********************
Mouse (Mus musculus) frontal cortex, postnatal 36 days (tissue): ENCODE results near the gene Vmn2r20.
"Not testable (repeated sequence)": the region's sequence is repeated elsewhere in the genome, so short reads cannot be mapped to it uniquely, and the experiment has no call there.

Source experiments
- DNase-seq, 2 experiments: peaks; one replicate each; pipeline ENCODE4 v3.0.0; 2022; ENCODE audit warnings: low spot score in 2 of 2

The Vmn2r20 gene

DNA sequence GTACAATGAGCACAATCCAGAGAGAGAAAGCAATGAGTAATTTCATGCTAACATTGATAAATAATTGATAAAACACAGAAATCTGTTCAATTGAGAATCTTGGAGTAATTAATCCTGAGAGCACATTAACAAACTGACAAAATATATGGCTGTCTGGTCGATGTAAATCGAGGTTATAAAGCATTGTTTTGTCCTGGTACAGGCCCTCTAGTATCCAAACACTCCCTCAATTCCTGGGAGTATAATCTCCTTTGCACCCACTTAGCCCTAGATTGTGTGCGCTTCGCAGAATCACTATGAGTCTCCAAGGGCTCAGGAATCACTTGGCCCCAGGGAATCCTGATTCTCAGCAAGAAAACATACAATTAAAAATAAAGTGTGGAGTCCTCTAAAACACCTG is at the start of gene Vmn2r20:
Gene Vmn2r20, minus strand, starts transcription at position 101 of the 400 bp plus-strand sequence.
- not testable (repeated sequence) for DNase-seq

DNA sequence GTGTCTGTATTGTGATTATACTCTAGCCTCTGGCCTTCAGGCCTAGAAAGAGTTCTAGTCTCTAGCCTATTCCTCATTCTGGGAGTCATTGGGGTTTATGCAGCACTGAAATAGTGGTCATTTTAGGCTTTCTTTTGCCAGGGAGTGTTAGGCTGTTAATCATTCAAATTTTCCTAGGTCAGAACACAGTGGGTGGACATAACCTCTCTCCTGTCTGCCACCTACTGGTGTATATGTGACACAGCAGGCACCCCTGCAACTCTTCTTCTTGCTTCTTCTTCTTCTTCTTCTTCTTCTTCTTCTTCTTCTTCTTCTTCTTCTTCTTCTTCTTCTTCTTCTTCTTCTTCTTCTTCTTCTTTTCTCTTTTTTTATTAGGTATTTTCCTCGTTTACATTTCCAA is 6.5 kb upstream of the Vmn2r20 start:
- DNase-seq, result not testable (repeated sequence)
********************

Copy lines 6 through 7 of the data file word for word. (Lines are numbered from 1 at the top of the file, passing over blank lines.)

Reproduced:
DNA sequence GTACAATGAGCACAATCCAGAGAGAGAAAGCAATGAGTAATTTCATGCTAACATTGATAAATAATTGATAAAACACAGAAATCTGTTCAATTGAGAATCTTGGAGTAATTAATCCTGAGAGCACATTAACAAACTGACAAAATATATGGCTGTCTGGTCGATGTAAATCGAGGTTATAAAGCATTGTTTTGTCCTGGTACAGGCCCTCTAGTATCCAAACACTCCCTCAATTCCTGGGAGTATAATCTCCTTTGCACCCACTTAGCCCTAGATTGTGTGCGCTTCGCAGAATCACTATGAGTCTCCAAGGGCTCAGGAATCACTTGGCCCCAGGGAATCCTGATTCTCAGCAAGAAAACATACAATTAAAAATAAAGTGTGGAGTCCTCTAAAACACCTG is at the start of gene Vmn2r20:
Gene Vmn2r20, minus strand, starts transcription at position 101 of the 400 bp plus-strand sequence.